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Home>Is Trump just acting? Or is he truly a madman?

Is Trump just acting? Or is he truly a madman?

Is Trump just acting? Or is he truly a madman?

09/29/2017

By Nina L. Krushcheva

Past leaders gained advantages by feigning irrationality -- but Trump may be for real

MOSCOW (Project Syndicate (https://www.project-syndicate.org/)) -- In the 1970s, President Richard Nixon instructed Secretary of State Henry Kissinger to convince the leaders of hostile communist countries that he could be erratic and volatile, particularly when under pressure. Kissinger, a shrewd practitioner of Realpolitik, saw the potential in this approach, which he readily implemented. With that, the "madman theory" of diplomacy was born.

Nixon was far from mad, though his heavy drinking at the height of the Watergate scandal prompted Kissinger and Secretary of Defense James Schlesinger to establish a way to monitor his control of the nuclear codes. Nixon's goal in trumpeting his supposed erratic nature was to stoke fear among his foreign adversaries that making him angry or stressed could result in an irrational -- even nuclear -- response, thereby impelling them to check their own behavior.

Today, with Donald Trump leading the United States, the madman doctrine is back with a vengeance. But, this time around, it is far less clear that it's just an act, and that Trump would not really decide, in a fit of rage or frustration, to attack, or even nuke, his opponents.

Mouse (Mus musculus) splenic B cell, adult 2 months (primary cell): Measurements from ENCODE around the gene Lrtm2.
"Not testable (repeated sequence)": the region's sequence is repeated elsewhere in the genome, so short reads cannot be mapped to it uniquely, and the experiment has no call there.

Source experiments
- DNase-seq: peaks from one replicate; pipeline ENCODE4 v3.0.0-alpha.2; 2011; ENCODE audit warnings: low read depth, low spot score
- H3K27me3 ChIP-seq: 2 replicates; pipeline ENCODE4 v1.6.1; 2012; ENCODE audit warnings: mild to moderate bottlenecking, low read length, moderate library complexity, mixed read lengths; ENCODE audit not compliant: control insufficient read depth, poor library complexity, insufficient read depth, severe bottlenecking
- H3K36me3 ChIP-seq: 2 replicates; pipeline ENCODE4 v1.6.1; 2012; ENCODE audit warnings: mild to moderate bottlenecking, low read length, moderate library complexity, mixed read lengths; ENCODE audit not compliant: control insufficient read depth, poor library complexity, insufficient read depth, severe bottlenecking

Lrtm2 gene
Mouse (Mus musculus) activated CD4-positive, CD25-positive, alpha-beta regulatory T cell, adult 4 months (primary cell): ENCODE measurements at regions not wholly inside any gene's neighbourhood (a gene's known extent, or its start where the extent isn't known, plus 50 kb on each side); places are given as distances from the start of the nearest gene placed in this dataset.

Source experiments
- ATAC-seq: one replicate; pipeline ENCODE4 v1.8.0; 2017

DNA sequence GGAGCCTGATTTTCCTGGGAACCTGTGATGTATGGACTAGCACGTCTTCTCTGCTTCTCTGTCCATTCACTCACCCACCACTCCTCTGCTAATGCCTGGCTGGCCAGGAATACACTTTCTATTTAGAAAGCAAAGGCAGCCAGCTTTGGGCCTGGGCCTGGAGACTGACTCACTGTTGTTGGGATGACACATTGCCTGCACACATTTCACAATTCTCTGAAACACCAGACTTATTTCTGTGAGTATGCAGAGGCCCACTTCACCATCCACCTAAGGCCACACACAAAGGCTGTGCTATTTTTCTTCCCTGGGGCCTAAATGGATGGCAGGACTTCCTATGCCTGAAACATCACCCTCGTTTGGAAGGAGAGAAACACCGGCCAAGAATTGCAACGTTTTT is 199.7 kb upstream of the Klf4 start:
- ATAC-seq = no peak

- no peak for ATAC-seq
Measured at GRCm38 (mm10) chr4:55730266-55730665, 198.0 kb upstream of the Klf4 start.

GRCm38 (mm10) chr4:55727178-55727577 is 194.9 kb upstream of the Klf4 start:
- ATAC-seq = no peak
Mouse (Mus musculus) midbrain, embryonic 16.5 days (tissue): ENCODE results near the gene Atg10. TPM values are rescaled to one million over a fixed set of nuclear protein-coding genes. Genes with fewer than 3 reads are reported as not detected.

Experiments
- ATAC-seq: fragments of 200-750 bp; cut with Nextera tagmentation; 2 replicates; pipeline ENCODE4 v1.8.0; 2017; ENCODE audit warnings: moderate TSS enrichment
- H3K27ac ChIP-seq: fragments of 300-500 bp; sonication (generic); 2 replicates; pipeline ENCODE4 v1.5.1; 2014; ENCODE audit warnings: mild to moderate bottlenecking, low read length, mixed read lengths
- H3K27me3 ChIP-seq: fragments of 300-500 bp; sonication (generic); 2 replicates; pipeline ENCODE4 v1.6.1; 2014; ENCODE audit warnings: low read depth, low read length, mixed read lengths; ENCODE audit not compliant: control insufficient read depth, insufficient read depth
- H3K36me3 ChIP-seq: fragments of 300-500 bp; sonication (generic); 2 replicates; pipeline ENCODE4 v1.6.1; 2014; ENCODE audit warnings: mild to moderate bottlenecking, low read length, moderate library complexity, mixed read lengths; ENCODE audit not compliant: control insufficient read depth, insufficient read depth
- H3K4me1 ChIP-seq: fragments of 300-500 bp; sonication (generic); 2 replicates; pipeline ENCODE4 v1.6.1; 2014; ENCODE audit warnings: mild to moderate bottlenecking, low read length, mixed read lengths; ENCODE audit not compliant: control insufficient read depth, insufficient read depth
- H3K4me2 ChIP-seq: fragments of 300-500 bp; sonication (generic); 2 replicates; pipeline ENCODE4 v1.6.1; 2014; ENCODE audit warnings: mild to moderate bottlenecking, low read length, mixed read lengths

Exhibit A in a hearing on Trump's sanity would have to be his recent address to the United Nations General Assembly, which resembled the lunatic ramblings of Aerys Targaryen, the "mad king" in the television show "Game of Thrones." Putting his own spin on Targaryen's infamous line "burn them all," Trump threatened that the U.S. would "totally destroy" North Korea if it continues to develop its nuclear program.

In the same speech, Trump also savaged the 2015 nuclear agreement with Iran. As he spoke, his chief of staff, retired Marine Corps Gen. John Kelly, who was appointed in July to bring order and a degree of stability to Trump's White House sanitarium, could be seen with his head in his hands, as if in shock or despair.

Many Americans have perhaps grown desensitized to Trump's off-the-wall tirades, having endured months of his late-night Twitter assaults on the press, his opponents and fellow Republicans, even his own cabinet members. The famously thin-skinned Trump has shown that, when provoked or insulted, he can be counted on to retaliate.

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